Every time the globe is gripped by uncertainty, people all over the world question whether or not the status quo is good enough. Things like The Great Depression, and World Wars I and II make us reflect on life. With a global pandemic akin to the Spanish Flu, many of us can only wonder, “Is this still working for us?”
Maybe it’s better to have a greater work-life balance and enough income to eliminate financial stress? Following this train of thought, those with so little can only feel hard done by those who have everything. And near the top of the list, professional footballers!
In a vacuum, all footballers do is workouts and practice a few hours a day, play 90-minute matches, and give media interviews. All for tens of thousands of pounds paid weekly. Arguably still the best player in the world, Lionel Messi is set to earn £82 million per year at PSG. It makes you think, is Leo dazzling on the pitch really worth such exorbitant amounts of money?
And concurrent with global uncertainty and a world public health crisis, why do footballers like Messi earn so much more than those fighting on the frontlines of healthcare? Well, folks, it has a whole lot less to do with any altruistic or intrinsic value. And it has a lot more to do with numbers and cold hard cash.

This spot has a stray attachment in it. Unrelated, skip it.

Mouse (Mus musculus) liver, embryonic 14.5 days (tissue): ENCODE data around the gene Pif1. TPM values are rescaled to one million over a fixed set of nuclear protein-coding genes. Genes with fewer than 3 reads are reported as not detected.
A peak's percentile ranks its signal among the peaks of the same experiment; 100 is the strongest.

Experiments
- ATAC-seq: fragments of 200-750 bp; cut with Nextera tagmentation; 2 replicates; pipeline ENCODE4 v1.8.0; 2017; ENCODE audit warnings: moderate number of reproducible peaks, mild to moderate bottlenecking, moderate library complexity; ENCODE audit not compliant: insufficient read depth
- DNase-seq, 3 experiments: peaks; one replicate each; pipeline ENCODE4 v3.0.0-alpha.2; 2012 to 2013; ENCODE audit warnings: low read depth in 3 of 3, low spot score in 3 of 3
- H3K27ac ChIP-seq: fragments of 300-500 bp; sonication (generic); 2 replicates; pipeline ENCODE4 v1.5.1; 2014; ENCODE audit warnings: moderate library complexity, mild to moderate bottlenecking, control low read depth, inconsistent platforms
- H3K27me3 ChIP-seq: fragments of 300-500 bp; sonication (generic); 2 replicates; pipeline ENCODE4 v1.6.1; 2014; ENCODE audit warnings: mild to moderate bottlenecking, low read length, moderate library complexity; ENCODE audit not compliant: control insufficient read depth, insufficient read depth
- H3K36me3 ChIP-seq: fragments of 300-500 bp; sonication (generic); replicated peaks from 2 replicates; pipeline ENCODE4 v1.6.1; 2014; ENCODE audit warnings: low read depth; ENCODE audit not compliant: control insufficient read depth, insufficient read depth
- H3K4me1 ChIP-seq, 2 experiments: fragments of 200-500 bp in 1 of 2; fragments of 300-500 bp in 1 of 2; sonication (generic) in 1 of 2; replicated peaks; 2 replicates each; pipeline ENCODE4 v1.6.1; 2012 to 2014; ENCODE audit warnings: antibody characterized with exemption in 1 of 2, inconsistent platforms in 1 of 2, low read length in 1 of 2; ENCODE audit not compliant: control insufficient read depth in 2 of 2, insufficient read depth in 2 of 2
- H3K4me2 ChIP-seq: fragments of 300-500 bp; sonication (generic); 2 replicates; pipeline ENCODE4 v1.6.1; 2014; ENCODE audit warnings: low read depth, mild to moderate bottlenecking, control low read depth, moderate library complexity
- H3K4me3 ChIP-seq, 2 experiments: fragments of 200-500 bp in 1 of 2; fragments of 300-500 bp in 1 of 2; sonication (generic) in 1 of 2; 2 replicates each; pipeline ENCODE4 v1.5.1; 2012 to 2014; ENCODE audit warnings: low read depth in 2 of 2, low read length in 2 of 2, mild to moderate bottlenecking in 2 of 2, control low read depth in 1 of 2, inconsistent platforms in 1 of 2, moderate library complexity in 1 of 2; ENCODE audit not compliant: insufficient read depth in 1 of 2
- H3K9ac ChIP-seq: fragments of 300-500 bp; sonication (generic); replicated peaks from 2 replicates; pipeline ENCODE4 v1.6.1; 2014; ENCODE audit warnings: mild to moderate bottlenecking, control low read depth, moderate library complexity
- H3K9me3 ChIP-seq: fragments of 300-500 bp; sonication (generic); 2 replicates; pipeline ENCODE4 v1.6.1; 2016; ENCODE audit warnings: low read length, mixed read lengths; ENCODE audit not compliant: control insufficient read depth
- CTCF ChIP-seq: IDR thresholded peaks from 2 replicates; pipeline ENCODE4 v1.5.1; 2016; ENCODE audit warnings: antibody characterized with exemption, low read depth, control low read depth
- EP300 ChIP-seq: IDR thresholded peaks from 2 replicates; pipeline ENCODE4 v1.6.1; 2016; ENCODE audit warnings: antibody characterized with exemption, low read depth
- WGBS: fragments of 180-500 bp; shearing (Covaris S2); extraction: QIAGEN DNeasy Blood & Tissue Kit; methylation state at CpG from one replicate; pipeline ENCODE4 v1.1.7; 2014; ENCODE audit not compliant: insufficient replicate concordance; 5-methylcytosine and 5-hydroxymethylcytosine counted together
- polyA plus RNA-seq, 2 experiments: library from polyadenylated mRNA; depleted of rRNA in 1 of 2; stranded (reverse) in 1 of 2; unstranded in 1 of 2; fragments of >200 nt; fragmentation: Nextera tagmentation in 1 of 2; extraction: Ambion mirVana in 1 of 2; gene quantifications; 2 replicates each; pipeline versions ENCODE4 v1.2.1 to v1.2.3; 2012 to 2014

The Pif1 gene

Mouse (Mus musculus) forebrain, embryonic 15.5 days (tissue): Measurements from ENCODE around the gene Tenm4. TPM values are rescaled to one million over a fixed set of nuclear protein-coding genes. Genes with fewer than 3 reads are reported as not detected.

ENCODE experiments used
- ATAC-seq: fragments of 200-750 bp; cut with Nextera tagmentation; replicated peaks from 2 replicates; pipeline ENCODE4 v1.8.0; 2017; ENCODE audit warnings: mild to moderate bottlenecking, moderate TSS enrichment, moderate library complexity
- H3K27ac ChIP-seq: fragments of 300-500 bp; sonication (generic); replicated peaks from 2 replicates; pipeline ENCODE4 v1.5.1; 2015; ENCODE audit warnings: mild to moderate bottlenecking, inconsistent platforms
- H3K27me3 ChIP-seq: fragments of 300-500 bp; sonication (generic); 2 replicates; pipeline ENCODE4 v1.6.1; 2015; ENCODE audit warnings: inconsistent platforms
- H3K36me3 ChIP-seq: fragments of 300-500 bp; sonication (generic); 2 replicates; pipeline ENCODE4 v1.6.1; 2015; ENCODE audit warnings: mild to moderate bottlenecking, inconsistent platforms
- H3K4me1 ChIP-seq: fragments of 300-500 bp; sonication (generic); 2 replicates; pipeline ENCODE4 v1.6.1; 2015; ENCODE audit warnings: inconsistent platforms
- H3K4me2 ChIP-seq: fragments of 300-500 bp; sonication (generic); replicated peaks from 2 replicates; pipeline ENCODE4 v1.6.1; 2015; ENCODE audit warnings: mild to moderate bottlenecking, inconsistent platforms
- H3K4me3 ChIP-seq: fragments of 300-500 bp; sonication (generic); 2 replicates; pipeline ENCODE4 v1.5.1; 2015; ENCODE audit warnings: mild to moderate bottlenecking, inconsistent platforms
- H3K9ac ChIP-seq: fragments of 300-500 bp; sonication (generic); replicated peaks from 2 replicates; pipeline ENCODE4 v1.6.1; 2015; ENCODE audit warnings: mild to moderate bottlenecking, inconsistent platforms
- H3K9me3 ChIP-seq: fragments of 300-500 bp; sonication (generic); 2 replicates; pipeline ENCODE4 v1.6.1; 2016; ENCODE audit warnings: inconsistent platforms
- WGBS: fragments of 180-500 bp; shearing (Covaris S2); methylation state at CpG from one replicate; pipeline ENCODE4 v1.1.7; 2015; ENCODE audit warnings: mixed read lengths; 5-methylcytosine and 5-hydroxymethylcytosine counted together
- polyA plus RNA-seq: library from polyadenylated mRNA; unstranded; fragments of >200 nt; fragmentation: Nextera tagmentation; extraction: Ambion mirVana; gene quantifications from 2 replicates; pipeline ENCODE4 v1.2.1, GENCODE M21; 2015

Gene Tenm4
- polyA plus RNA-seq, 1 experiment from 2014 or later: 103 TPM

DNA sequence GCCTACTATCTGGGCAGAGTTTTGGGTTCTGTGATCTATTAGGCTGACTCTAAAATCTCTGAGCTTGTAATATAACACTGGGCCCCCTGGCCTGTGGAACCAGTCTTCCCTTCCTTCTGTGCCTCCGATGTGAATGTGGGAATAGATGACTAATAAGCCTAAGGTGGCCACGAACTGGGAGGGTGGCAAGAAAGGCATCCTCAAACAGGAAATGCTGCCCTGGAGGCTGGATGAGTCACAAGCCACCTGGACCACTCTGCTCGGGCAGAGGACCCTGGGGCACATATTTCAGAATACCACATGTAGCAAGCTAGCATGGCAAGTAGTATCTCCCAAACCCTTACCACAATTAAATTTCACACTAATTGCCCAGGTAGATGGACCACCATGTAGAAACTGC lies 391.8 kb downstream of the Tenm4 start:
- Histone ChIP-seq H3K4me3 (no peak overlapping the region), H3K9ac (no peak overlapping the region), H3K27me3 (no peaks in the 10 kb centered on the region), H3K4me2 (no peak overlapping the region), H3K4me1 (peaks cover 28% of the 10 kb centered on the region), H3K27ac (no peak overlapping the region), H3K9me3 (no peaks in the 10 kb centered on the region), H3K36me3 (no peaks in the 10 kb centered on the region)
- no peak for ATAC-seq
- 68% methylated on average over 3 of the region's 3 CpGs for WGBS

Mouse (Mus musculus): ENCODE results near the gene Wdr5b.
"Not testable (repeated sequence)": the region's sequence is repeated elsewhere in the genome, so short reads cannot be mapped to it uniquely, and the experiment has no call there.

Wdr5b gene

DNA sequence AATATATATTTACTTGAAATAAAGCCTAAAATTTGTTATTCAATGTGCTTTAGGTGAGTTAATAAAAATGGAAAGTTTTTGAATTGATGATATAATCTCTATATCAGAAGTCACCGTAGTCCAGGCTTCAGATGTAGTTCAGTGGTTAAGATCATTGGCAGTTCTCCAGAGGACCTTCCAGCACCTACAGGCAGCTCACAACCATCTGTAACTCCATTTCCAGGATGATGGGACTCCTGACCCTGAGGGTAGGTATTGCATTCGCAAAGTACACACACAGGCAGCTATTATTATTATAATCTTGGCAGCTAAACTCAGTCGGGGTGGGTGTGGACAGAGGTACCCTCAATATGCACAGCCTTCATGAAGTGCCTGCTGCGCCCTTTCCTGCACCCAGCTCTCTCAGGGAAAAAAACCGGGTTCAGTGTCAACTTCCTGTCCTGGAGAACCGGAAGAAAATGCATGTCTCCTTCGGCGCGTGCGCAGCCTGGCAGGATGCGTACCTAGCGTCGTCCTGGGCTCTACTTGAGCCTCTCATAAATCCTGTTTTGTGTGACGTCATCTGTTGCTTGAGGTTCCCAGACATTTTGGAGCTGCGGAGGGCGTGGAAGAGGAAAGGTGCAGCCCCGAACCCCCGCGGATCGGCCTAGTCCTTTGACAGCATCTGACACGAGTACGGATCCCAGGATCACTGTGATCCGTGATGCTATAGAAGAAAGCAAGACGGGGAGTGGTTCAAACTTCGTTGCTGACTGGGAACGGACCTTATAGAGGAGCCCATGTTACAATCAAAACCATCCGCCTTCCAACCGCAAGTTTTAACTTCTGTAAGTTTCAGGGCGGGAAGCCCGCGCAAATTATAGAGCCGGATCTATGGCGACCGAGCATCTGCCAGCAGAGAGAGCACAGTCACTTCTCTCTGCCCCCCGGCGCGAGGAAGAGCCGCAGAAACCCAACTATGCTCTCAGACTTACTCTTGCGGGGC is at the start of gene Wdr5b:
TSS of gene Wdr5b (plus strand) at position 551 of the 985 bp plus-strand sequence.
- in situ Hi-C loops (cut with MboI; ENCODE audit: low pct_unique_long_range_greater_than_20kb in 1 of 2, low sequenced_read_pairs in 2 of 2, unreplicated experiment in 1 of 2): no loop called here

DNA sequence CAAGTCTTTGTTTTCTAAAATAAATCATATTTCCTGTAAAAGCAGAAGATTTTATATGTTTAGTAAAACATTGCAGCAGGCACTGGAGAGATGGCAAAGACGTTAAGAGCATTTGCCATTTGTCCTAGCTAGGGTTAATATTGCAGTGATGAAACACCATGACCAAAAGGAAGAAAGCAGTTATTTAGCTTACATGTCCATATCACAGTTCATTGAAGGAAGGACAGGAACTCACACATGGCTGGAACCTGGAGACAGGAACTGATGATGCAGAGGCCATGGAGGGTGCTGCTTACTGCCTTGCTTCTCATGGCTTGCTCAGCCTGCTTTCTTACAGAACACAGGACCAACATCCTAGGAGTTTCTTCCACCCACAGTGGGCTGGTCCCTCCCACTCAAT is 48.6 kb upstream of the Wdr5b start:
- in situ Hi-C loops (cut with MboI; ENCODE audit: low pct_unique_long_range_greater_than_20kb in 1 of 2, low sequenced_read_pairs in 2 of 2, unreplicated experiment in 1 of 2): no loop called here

The globalisation of western capitalist ideals has only meant one thing for football; more money. And nowhere has enjoyed making more money than the top five European football leagues.
Football Wages Debate
Professional footballers are increasingly paid more with each passing year. At the same time, wages for many professional jobs like doctors, teachers, and social workers have been stagnating for decades. Most footballers earn more money in one week than most people earn in a year.
In the UK, a primary school teacher earns just under £35,000 per year on average. Nurses in the UK have an average yearly salary of £31,000 per annum while carers make a paltry £21,000 per year.
Footballers in the world’s best divisions can make those sums of money in a matter of days or a week. Here are some average footballer salaries from a 2018 report.
|League||Average Annual Salary|
How Much Do Premier League Players Make?
The average salary in the Premier league is £60,000 per week or £3 million per year. Many of the top players at the biggest clubs earn upwards of £250k per week or more. In the 2021/22 season, 23 players were earning more than £10 million annually.
For the 2021/22 season, four of the top five highest-paid players in the Premier League all play for Manchester United. They are Cristiano Ronaldo (£26.5 million), David De Gea (£19.5 million), and Jadon Sancho (£18.2 million).
Manchester City’s Kevin De Bruyne sits a level below Cristiano earning £400,000 per week or £20.8 million per year.
If that’s not enough for a footballer to “take care” of his family he can also look to paid sponsorship. And top players will also be paid to train with the national team and awarded prize money for placing in competitions.
Why Do Premier League Players Get Paid So Much?